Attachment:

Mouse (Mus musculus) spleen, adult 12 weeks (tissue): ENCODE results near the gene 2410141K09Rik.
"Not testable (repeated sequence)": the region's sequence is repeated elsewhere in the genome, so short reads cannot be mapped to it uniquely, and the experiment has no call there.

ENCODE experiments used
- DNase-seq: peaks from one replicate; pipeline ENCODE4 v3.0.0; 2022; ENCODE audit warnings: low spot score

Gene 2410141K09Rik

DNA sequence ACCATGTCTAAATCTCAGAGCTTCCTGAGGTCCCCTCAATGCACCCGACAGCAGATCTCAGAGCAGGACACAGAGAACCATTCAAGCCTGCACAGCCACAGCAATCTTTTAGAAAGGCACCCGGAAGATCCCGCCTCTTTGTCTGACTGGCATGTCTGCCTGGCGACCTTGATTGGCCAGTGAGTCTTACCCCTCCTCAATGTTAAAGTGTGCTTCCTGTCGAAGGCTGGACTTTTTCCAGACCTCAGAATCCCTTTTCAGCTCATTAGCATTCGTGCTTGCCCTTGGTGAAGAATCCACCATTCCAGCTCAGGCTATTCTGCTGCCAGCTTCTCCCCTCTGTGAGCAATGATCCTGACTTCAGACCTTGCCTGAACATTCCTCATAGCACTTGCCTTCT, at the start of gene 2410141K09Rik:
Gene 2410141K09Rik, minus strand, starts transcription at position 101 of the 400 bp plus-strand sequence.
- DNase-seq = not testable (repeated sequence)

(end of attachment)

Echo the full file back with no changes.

Mouse (Mus musculus) spleen, adult 12 weeks (tissue): ENCODE results near the gene 2410141K09Rik.
"Not testable (repeated sequence)": the region's sequence is repeated elsewhere in the genome, so short reads cannot be mapped to it uniquely, and the experiment has no call there.

ENCODE experiments used
- DNase-seq: peaks from one replicate; pipeline ENCODE4 v3.0.0; 2022; ENCODE audit warnings: low spot score

Gene 2410141K09Rik

DNA sequence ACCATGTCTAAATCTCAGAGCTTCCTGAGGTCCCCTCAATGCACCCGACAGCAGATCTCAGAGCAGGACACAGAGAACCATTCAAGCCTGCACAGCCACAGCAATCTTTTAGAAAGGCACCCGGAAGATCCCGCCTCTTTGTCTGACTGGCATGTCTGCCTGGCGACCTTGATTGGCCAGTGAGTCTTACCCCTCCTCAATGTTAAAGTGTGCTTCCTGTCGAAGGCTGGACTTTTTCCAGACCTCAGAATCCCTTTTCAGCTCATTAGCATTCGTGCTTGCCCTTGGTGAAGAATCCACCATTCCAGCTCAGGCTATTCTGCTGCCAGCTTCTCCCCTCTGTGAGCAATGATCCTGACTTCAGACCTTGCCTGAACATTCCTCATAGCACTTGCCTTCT, at the start of gene 2410141K09Rik:
Gene 2410141K09Rik, minus strand, starts transcription at position 101 of the 400 bp plus-strand sequence.
- DNase-seq = not testable (repeated sequence)